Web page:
A new change to the AP Stylebook, a style and usage guide used by news organizations, allows the terms “global warming” and “climate change” to be used “interchangeably,” though the Associated Press considers climate change to be “more accurate scientifically.”
The new entry on the divisive terms were unveiled on Friday, sparking fiery online dissent and accusations that the style guide is following the lead of other climate change activists who stopped using the term “global warming” when the figures on rising temperatures were no longer adding up.
Researchers generally agree that the rate of “global warming” has slowed in recent years, with some referring to it as a “pause.” Some critics believe the so-called “pause” and the increased use of “climate change” rather than “global warming” is correlated.
First, let’s review the AP’s official new guidelines on global warming and/or climate change:
The terms global warming and climate change can be used interchangeably. Climate change is more accurate scientifically to describe the various effects of greenhouse gases on the world because it includes extreme weather, storms and changes in rainfall patterns, ocean acidification and sea level. But global warming as a term is more common and understandable to the public.
Though some public officials and laymen and only a few climate scientists disagree, the world's scientific organizations say that the world's climate is changing because of the buildup of heat-trapping gases, especially carbon dioxide, from the burning of coal, oil and gas. This is supported by more than 90 percent of the peer-reviewed scientific literature.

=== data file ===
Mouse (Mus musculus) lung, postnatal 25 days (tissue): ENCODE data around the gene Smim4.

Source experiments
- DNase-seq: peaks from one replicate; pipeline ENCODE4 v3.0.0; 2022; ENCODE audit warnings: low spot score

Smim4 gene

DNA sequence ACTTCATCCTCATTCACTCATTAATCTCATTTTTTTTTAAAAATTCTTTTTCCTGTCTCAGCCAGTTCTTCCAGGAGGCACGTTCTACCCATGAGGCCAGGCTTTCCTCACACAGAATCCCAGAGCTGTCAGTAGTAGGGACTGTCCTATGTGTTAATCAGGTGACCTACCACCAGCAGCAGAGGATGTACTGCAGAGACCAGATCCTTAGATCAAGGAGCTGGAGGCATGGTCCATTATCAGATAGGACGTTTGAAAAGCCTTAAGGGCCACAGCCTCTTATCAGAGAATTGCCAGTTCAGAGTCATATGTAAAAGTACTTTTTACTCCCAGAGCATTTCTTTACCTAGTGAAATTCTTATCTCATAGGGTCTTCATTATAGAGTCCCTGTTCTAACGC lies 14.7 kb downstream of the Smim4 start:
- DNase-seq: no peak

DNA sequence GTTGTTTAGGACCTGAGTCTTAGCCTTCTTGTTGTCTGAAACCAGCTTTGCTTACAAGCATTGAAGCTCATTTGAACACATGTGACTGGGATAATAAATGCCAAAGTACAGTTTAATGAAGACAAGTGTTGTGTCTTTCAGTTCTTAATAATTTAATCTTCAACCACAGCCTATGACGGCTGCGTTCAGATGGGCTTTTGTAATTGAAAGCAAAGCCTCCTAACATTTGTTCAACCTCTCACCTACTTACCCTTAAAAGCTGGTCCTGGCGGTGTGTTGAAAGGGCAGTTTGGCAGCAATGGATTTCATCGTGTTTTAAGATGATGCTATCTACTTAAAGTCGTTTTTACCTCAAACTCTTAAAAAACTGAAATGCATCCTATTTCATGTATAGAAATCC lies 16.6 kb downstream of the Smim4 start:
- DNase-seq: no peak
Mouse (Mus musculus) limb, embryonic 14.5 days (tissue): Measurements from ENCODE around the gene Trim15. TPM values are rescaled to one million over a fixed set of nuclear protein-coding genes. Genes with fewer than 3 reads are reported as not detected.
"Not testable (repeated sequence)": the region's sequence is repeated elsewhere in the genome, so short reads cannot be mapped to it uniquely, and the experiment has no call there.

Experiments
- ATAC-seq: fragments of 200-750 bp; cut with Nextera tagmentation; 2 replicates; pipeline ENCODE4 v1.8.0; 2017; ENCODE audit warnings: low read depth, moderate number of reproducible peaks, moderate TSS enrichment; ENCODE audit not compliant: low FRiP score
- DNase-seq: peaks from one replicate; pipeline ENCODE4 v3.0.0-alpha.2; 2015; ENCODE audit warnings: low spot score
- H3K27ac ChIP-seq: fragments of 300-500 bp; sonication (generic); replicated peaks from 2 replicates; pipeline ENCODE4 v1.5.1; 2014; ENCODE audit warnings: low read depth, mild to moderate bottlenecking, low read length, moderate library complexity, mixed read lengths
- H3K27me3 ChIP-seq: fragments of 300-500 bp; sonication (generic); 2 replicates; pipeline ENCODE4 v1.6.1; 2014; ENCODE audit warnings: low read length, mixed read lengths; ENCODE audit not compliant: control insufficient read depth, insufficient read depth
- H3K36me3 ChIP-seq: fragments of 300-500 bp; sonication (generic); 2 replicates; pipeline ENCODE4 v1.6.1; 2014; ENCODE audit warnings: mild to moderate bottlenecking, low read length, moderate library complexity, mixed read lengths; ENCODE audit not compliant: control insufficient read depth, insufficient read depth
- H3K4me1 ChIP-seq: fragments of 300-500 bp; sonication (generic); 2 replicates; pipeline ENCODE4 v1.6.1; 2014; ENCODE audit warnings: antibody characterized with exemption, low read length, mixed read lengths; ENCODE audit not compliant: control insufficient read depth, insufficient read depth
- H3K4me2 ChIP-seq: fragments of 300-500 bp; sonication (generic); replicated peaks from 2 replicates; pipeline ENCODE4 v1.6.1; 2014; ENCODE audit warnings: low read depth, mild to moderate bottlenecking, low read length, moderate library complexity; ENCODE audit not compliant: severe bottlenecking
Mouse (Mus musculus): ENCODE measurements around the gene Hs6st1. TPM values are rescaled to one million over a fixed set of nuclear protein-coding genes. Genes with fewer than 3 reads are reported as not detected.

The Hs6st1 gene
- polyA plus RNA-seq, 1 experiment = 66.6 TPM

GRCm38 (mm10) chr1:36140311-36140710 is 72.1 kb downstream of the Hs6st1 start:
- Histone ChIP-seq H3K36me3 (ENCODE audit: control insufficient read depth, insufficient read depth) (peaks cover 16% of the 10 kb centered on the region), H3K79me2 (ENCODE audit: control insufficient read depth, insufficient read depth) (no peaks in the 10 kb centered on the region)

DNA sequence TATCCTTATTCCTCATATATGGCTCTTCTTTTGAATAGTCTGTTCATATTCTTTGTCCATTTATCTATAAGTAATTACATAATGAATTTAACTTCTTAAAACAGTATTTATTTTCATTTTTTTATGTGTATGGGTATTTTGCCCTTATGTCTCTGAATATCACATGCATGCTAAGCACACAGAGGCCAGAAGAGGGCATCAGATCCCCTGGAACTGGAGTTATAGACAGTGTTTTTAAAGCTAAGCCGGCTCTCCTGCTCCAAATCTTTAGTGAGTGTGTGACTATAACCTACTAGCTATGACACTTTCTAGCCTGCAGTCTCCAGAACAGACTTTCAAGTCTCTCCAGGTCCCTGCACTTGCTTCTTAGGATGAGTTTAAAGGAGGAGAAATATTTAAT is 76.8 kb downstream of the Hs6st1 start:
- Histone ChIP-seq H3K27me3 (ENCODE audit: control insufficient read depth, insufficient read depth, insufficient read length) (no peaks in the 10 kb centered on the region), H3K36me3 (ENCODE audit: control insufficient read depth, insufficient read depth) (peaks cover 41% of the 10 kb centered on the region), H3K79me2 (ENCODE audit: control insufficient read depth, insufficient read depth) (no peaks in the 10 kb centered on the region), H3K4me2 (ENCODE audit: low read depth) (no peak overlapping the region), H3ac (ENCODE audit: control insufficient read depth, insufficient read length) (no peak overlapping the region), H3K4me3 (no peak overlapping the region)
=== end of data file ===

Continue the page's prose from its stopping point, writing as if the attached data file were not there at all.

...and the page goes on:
In a joint publication in 2014, the U.S. National Academy of Sciences and the Royal Society of the United Kingdom stated: "Human activities â€” especially the burning of fossil fuels since the start of the Industrial Revolution â€” have increased atmospheric carbon dioxide concentrations by about 40 percent, with more than half the increase occurring since 1970. Since 1900, the global average surface temperature has increased by about 0.8 degrees Celsius (1.4 degrees Fahrenheit). This has been accompanied by warming of the ocean, a rise in sea level, a strong decline in Arctic sea ice, and many other associated climate effects. Much of this warming has occurred in the last four decades."
Now we can take a look at how people reacted to the news -- and nearly every single reply to the AP Stylebook's announcement of the new climate change entry was critical:
@APStylebook I don't think the words "accurate" and "scientifically" fit in a story on climate change.— Kevin Meyer (@KCchemguy) March 27, 2015